Modi woos Matuas, meets ‘Boroma’

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Modi woos Matuas, meets ‘Boroma’
Thakurnagar (West Bengal): Prime Minister Narendra Modi on Saturday met Dalit community All India Matua Mahasangh matriarch Binapani Devi, considered an influential figure among a large section of people in the state.

Modi flew to Thakurnagar, a town about 67 km from Kolkata — close to the border with Bangladesh, in an Indian Air Force (IAF) chopper from the Netaji Subhas Chandra Bose International Airport in Kolkata.

He prayed at the nat mandir (temple) housed at the Matua Mahasangh headquarters and then spent five minutes with ‘Boroma’ Binapani Devi.

He sought her blessings, amid chants of “Modi-Modi”, “Jai Sri Ram” and “Jai Boroma”.

Modi then addressed a rally organised by the community here.

Santanu Thakur, son of one of the mahasabhapatis of the Mahasangh Manjul Krishna Thakur, and other leaders welcomed the Prime Minister as per Matua tradition with a shawl, garland and a memento.

Wooing the community, Modi began his speech describing the soil of Thakurnagar as “hallowed”.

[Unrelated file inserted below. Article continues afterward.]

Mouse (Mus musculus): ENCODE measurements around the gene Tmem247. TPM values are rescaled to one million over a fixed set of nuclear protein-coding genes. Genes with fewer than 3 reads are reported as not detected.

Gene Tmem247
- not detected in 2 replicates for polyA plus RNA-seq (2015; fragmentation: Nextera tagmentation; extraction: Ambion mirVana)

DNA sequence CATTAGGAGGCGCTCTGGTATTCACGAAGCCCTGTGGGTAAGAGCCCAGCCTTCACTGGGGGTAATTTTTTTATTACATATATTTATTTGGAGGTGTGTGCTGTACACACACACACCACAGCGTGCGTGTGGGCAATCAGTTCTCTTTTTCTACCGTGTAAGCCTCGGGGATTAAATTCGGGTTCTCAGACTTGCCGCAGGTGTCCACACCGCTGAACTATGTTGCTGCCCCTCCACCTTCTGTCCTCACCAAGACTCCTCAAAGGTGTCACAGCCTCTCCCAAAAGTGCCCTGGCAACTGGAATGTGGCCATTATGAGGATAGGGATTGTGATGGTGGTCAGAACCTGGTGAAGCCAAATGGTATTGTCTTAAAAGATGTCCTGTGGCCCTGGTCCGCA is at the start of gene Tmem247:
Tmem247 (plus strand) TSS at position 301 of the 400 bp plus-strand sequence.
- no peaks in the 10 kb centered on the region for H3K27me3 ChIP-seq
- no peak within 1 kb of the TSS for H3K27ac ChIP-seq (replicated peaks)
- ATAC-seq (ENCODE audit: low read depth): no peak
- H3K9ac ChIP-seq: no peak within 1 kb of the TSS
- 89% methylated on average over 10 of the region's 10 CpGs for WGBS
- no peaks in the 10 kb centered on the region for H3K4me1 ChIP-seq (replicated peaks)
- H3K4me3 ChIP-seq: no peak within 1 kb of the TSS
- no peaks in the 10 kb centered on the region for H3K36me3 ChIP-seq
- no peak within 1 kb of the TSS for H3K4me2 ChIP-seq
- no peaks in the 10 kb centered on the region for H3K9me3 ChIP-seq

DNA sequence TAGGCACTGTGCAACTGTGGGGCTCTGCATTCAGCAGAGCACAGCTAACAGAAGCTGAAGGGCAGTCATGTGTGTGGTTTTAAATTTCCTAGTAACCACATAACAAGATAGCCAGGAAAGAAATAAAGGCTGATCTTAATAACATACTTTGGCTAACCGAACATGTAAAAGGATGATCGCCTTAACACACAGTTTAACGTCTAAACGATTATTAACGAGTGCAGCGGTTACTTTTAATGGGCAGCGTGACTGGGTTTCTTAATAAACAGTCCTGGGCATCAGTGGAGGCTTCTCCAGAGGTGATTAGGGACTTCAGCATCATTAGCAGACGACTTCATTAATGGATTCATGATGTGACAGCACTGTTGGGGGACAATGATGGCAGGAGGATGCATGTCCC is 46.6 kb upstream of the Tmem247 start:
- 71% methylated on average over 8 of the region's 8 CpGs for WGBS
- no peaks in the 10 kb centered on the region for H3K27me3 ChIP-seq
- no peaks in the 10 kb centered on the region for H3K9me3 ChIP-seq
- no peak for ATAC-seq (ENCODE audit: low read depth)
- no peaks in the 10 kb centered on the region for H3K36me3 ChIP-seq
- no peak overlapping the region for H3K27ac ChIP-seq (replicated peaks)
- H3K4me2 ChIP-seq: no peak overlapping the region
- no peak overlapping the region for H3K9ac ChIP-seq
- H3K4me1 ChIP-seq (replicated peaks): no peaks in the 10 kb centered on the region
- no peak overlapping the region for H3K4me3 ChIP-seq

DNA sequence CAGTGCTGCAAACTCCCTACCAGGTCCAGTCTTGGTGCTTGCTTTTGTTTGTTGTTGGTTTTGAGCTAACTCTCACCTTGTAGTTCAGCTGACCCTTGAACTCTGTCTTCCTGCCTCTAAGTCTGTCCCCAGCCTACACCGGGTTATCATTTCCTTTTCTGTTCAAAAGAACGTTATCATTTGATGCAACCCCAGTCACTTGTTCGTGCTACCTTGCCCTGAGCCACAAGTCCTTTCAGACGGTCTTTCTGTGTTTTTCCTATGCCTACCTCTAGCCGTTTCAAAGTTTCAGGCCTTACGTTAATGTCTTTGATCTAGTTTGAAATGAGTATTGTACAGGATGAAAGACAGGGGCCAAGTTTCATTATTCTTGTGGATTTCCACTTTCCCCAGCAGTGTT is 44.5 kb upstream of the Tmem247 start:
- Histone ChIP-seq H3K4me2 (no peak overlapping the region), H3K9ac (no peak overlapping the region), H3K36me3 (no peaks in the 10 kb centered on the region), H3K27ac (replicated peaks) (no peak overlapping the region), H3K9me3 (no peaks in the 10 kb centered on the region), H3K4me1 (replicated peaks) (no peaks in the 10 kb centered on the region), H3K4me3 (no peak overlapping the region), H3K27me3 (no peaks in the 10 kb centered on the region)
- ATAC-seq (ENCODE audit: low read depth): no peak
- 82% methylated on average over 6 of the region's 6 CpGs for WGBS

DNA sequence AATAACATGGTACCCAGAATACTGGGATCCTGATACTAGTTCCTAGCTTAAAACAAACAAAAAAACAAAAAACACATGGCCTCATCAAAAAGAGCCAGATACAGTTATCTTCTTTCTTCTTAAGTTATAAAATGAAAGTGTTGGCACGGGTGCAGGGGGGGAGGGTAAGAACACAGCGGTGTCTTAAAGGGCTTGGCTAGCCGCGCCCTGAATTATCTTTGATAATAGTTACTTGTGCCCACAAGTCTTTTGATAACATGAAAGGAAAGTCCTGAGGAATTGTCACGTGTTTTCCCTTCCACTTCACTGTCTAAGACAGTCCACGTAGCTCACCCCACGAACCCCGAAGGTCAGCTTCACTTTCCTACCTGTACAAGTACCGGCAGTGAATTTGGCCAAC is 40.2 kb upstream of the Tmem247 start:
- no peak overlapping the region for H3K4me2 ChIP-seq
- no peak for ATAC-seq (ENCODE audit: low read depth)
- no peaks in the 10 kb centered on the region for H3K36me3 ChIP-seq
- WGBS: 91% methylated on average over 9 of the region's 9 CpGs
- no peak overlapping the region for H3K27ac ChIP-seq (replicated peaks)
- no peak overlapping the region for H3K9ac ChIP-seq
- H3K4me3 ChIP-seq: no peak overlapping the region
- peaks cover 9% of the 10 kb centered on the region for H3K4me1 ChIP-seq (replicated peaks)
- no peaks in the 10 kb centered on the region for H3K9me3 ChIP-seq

He also referred to Thakur Guruchand and Harichand, the late principal figures of the sect.

The Prime Minister described Thakurnagar as witness to a social movement founded by Harichand Thakur.

“This movement spread across Bengal and enriched the state. In the country’s social fibre, his efforts for equality and equal rights of the oppressed and downtrodden and mission to unite them is a landmark,” he said.

“I am proud to be with Baro-ma and among the descendents of Harichand Thakur. I offer my respects to all these great personalities of Thakurnagar,” the Prime Minister said.

Matuas are primarily low-caste Hindu refugees from Bangladesh and are considered to be Bengal’s second most influential Scheduled Caste community, with an estimated population of nearly 70 lakh.

The Bongaon Lok Sabha seat comprises more than 50 per cent of Matuas.

However, in the state as a whole, the community commands nearly a crore votes in various southern districts and plays a sizeable role in determining the electoral fortunes in at least 74 of the state’s 294 Assembly seats.

It is almost a ritual for all parties to call on Matua ‘godmother’ Boroma at Thakurnagar and seek her support ahead of every election.

The Matuas have been a big political force behind the Mamata Banarjee-led Trinamool Congress’ win in the 2011 and 2016 Assembly elections in West Bengal.

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